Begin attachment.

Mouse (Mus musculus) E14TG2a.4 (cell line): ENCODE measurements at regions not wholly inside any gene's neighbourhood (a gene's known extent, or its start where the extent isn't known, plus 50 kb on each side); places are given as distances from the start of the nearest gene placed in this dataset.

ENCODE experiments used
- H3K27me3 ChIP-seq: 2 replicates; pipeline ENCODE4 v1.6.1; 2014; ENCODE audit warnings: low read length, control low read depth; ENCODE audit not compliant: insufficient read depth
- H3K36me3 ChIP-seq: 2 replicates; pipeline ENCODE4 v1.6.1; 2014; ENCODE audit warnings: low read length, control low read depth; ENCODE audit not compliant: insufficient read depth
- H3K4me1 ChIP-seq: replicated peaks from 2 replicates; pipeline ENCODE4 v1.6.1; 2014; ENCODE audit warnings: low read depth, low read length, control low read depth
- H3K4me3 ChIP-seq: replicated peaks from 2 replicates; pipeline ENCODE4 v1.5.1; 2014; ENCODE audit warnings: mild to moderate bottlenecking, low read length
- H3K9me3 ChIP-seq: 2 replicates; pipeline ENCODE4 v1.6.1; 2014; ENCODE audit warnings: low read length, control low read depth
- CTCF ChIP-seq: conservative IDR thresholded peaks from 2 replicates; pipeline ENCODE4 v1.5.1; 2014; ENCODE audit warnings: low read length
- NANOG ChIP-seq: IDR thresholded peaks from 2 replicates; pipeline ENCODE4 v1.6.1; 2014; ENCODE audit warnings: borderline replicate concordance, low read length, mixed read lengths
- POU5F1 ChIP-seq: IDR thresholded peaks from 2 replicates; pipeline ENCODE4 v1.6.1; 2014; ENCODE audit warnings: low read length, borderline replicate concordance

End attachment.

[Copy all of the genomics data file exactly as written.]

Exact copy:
Mouse (Mus musculus) E14TG2a.4 (cell line): ENCODE measurements at regions not wholly inside any gene's neighbourhood (a gene's known extent, or its start where the extent isn't known, plus 50 kb on each side); places are given as distances from the start of the nearest gene placed in this dataset.

ENCODE experiments used
- H3K27me3 ChIP-seq: 2 replicates; pipeline ENCODE4 v1.6.1; 2014; ENCODE audit warnings: low read length, control low read depth; ENCODE audit not compliant: insufficient read depth
- H3K36me3 ChIP-seq: 2 replicates; pipeline ENCODE4 v1.6.1; 2014; ENCODE audit warnings: low read length, control low read depth; ENCODE audit not compliant: insufficient read depth
- H3K4me1 ChIP-seq: replicated peaks from 2 replicates; pipeline ENCODE4 v1.6.1; 2014; ENCODE audit warnings: low read depth, low read length, control low read depth
- H3K4me3 ChIP-seq: replicated peaks from 2 replicates; pipeline ENCODE4 v1.5.1; 2014; ENCODE audit warnings: mild to moderate bottlenecking, low read length
- H3K9me3 ChIP-seq: 2 replicates; pipeline ENCODE4 v1.6.1; 2014; ENCODE audit warnings: low read length, control low read depth
- CTCF ChIP-seq: conservative IDR thresholded peaks from 2 replicates; pipeline ENCODE4 v1.5.1; 2014; ENCODE audit warnings: low read length
- NANOG ChIP-seq: IDR thresholded peaks from 2 replicates; pipeline ENCODE4 v1.6.1; 2014; ENCODE audit warnings: borderline replicate concordance, low read length, mixed read lengths
- POU5F1 ChIP-seq: IDR thresholded peaks from 2 replicates; pipeline ENCODE4 v1.6.1; 2014; ENCODE audit warnings: low read length, borderline replicate concordance